Now, you're off and running. There's great advice in the Dungeon Master's Guide (in particular, chapters 1–3) about running D&D games if you'd like a little refresher. One thing you'll want to consider as you're running your game is pacing. Make sure you keep on top of the time allotted for the session. You can always speed up combat rounds a bit by giving the players a limited time to make their decisions during their turn (1 minute is usually plenty of time) or asking them to roll damage with their attacks. If you have optional encounters, you can remove them or reduce the number of foes the PCs fight. Conversely, if things are moving along quicker than you expected, you can add more roleplaying interaction in appropriate areas. Generally, if you need to pick up the pace, you should modify combat; if you need to slow it down a bit, add more roleplaying elements or lengthen skill challenges.
Give your players a chance to take a quick break if they need it. It's pretty common for someone to need to pop away to address nature's call or take care of a quick personal matter, like an important phone call. After 2 or 3 hours of gaming, you should attempt to schedule a 5 or 10 minute break to give folks a chance to stretch their legs, refocus, or munch on a snack.
There's always a small possibility with groups of strangers that some sort of social problem might arise during the game. If a disruptive situation develops, try to resolve it with a short break in the action. Your job, however, is to DM a game, not to be a mediator for disputes. If you feel uncomfortable handling a situation or if it stalls the game, get the organizer or event staff to help. Don't let the other players' experience with the game suffer; get back into the action as soon as you can.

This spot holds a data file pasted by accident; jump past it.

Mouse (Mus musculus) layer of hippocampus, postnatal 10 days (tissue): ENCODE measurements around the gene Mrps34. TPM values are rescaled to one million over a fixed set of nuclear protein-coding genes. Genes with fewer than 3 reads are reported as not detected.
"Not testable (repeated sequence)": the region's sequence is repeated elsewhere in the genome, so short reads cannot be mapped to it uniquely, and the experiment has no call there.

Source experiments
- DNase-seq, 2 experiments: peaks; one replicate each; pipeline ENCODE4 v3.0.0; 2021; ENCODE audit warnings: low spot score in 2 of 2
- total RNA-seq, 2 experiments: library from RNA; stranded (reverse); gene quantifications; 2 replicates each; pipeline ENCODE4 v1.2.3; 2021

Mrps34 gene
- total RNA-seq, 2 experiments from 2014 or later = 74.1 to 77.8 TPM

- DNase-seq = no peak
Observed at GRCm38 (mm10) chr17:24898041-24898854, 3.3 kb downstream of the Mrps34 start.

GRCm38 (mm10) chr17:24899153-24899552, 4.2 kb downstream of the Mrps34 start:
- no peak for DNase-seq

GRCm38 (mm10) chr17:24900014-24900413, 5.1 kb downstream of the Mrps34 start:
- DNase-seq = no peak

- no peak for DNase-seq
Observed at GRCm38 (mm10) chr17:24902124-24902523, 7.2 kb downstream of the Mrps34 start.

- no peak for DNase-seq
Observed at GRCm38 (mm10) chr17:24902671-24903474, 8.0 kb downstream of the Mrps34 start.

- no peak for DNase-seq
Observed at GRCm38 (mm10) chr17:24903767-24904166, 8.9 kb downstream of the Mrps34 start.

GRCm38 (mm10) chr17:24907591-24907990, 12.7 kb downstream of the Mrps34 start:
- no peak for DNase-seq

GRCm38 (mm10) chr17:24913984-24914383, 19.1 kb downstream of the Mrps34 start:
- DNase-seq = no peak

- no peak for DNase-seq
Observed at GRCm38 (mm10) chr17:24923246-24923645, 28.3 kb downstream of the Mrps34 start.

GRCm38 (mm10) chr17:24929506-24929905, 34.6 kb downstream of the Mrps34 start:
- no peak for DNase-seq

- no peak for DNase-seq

Make sure you finish your game about 15 minutes before the end of your scheduled time (or more, if you're at a large convention). You'll need some time to hand out rewards the player characters earned, and you'll want to give the players a chance to "decompress" after the adventure and talk about it a little before they head on their way (possibly to another game).
It's very exciting to run a game in a public place. You can learn a lot from watching different groups of disparate players get together. You'll see new tactics, new character builds, and new roleplaying flourishes that can all help you get more from your D&D game. There's also nothing like the congratulations from a group of strangers on a DMing job well done. So the next time you see a store that could use a hand or a convention that's looking for DMs, jump in and give it a try!
About the Author
Originally thought to have been raised from a humble Midwestern family, Chris Tulach actually fell to Earth in a meteorite-shaped capsule flung from a planet far outside our galaxy. While under the yellow rays of Sol, Chris’s nerdity far surpasses that of any normal human. Using this precious gift only for good, he has become the RPGA Content Designer, responsible for the development and deployment of Dungeons & Dragons organized play programs.